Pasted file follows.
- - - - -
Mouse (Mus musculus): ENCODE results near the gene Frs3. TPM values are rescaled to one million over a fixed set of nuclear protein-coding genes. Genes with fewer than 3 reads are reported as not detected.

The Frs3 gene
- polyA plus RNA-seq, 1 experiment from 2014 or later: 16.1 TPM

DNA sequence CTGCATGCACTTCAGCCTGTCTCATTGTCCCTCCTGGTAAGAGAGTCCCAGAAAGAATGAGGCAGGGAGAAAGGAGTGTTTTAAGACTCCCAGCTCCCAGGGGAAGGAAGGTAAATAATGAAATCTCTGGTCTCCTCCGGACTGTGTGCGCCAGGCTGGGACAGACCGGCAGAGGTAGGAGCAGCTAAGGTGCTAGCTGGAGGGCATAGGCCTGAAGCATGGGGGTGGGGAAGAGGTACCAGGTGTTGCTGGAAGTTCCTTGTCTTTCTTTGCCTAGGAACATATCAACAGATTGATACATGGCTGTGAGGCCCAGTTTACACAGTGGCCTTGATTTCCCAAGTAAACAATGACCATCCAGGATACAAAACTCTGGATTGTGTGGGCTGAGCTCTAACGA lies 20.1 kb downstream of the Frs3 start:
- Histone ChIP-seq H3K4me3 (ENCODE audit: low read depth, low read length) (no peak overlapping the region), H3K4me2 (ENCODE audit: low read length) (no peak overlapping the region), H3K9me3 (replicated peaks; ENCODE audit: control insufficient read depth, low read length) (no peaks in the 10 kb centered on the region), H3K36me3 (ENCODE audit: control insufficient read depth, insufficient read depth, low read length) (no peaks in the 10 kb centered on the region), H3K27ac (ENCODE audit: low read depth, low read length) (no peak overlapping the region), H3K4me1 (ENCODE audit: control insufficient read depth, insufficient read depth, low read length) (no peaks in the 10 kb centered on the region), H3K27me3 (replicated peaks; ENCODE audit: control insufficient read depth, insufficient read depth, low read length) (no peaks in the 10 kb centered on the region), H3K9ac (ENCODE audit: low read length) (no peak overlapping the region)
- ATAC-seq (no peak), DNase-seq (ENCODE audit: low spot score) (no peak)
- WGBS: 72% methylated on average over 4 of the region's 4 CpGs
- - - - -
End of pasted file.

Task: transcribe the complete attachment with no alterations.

Mouse (Mus musculus): ENCODE results near the gene Frs3. TPM values are rescaled to one million over a fixed set of nuclear protein-coding genes. Genes with fewer than 3 reads are reported as not detected.

The Frs3 gene
- polyA plus RNA-seq, 1 experiment from 2014 or later: 16.1 TPM

DNA sequence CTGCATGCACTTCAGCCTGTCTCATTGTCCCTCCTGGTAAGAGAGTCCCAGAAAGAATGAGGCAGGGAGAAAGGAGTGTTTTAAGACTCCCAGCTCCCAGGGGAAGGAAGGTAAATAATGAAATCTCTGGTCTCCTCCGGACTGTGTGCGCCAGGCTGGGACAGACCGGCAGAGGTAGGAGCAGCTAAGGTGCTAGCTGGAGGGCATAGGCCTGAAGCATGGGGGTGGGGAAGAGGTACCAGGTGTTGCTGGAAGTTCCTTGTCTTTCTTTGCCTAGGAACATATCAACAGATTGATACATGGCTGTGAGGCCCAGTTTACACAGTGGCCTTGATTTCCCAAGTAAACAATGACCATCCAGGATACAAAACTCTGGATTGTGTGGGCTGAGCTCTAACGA lies 20.1 kb downstream of the Frs3 start:
- Histone ChIP-seq H3K4me3 (ENCODE audit: low read depth, low read length) (no peak overlapping the region), H3K4me2 (ENCODE audit: low read length) (no peak overlapping the region), H3K9me3 (replicated peaks; ENCODE audit: control insufficient read depth, low read length) (no peaks in the 10 kb centered on the region), H3K36me3 (ENCODE audit: control insufficient read depth, insufficient read depth, low read length) (no peaks in the 10 kb centered on the region), H3K27ac (ENCODE audit: low read depth, low read length) (no peak overlapping the region), H3K4me1 (ENCODE audit: control insufficient read depth, insufficient read depth, low read length) (no peaks in the 10 kb centered on the region), H3K27me3 (replicated peaks; ENCODE audit: control insufficient read depth, insufficient read depth, low read length) (no peaks in the 10 kb centered on the region), H3K9ac (ENCODE audit: low read length) (no peak overlapping the region)
- ATAC-seq (no peak), DNase-seq (ENCODE audit: low spot score) (no peak)
- WGBS: 72% methylated on average over 4 of the region's 4 CpGs